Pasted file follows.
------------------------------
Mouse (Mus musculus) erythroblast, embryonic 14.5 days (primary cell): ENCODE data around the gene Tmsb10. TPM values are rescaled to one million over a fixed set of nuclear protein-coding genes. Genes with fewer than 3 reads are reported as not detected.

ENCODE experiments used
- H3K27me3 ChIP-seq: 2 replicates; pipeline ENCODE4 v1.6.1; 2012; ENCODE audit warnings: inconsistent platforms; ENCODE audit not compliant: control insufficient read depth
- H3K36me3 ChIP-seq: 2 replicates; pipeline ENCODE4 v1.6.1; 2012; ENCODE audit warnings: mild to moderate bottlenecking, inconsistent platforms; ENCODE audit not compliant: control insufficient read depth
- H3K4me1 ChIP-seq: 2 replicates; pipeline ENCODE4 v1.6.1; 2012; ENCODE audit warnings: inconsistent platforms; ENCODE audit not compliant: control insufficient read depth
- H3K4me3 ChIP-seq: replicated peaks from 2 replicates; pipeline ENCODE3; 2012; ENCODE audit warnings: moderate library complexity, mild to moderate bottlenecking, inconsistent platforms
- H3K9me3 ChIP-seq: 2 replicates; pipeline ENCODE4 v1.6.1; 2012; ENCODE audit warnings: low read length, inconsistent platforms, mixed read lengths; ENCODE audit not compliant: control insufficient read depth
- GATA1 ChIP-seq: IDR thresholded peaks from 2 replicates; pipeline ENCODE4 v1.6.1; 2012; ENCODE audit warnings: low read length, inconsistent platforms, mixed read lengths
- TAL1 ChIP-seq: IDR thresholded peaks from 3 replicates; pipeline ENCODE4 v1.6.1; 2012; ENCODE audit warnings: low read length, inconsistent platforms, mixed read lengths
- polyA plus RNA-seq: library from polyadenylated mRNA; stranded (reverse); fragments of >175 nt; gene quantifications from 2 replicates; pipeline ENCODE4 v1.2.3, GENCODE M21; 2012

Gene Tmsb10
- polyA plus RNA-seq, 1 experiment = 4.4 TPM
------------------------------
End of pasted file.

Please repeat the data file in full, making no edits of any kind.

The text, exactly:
Mouse (Mus musculus) erythroblast, embryonic 14.5 days (primary cell): ENCODE data around the gene Tmsb10. TPM values are rescaled to one million over a fixed set of nuclear protein-coding genes. Genes with fewer than 3 reads are reported as not detected.

ENCODE experiments used
- H3K27me3 ChIP-seq: 2 replicates; pipeline ENCODE4 v1.6.1; 2012; ENCODE audit warnings: inconsistent platforms; ENCODE audit not compliant: control insufficient read depth
- H3K36me3 ChIP-seq: 2 replicates; pipeline ENCODE4 v1.6.1; 2012; ENCODE audit warnings: mild to moderate bottlenecking, inconsistent platforms; ENCODE audit not compliant: control insufficient read depth
- H3K4me1 ChIP-seq: 2 replicates; pipeline ENCODE4 v1.6.1; 2012; ENCODE audit warnings: inconsistent platforms; ENCODE audit not compliant: control insufficient read depth
- H3K4me3 ChIP-seq: replicated peaks from 2 replicates; pipeline ENCODE3; 2012; ENCODE audit warnings: moderate library complexity, mild to moderate bottlenecking, inconsistent platforms
- H3K9me3 ChIP-seq: 2 replicates; pipeline ENCODE4 v1.6.1; 2012; ENCODE audit warnings: low read length, inconsistent platforms, mixed read lengths; ENCODE audit not compliant: control insufficient read depth
- GATA1 ChIP-seq: IDR thresholded peaks from 2 replicates; pipeline ENCODE4 v1.6.1; 2012; ENCODE audit warnings: low read length, inconsistent platforms, mixed read lengths
- TAL1 ChIP-seq: IDR thresholded peaks from 3 replicates; pipeline ENCODE4 v1.6.1; 2012; ENCODE audit warnings: low read length, inconsistent platforms, mixed read lengths
- polyA plus RNA-seq: library from polyadenylated mRNA; stranded (reverse); fragments of >175 nt; gene quantifications from 2 replicates; pipeline ENCODE4 v1.2.3, GENCODE M21; 2012

Gene Tmsb10
- polyA plus RNA-seq, 1 experiment = 4.4 TPM